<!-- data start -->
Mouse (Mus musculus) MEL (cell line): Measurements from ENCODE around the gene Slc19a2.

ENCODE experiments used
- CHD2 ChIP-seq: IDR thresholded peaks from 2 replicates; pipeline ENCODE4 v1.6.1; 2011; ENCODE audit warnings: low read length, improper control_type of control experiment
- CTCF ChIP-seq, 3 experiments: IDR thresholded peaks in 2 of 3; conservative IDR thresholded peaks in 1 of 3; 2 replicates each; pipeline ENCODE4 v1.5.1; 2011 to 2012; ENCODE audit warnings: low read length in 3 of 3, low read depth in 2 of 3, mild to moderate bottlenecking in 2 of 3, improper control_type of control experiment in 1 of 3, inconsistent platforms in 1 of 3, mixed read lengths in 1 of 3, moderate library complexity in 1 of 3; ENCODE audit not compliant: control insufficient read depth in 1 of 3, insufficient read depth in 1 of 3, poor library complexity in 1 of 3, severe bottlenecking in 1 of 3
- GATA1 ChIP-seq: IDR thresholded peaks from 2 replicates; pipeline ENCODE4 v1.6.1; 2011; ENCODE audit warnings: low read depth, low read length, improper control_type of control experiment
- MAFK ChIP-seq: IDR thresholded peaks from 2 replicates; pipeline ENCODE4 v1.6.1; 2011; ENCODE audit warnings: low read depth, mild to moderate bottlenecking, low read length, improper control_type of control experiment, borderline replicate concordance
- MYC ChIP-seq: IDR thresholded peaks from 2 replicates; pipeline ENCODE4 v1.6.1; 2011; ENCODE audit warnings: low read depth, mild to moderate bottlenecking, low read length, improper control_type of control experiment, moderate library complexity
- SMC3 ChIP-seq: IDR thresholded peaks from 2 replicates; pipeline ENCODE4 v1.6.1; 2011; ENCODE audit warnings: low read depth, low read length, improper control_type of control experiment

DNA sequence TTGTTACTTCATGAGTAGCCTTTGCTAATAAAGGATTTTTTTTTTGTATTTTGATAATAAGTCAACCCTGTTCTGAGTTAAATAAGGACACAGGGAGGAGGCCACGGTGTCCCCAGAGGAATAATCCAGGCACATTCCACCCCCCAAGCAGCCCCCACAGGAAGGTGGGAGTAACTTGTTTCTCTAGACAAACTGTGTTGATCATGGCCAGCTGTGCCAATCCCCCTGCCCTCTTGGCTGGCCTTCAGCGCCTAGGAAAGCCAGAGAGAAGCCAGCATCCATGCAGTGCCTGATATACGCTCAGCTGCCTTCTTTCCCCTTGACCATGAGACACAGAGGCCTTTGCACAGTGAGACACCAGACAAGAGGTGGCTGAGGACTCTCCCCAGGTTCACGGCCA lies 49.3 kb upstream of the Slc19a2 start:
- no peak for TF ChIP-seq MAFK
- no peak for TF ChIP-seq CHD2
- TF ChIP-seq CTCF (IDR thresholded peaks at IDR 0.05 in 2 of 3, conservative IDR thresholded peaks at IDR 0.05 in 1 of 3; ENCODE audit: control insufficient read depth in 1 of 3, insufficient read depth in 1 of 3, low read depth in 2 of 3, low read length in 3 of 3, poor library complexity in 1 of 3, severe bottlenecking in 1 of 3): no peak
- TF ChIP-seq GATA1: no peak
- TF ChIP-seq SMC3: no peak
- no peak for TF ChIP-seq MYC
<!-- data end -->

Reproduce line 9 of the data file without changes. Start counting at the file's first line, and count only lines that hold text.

DNA sequence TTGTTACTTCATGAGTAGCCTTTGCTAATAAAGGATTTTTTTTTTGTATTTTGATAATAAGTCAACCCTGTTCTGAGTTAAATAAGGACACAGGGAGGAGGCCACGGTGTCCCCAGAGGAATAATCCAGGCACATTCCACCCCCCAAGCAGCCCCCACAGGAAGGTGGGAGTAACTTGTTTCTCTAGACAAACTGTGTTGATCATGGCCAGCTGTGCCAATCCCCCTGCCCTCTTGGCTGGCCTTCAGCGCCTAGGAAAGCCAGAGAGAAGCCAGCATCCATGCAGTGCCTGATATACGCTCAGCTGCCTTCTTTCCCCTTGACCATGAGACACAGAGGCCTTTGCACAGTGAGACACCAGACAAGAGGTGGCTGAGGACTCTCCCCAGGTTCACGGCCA lies 49.3 kb upstream of the Slc19a2 start: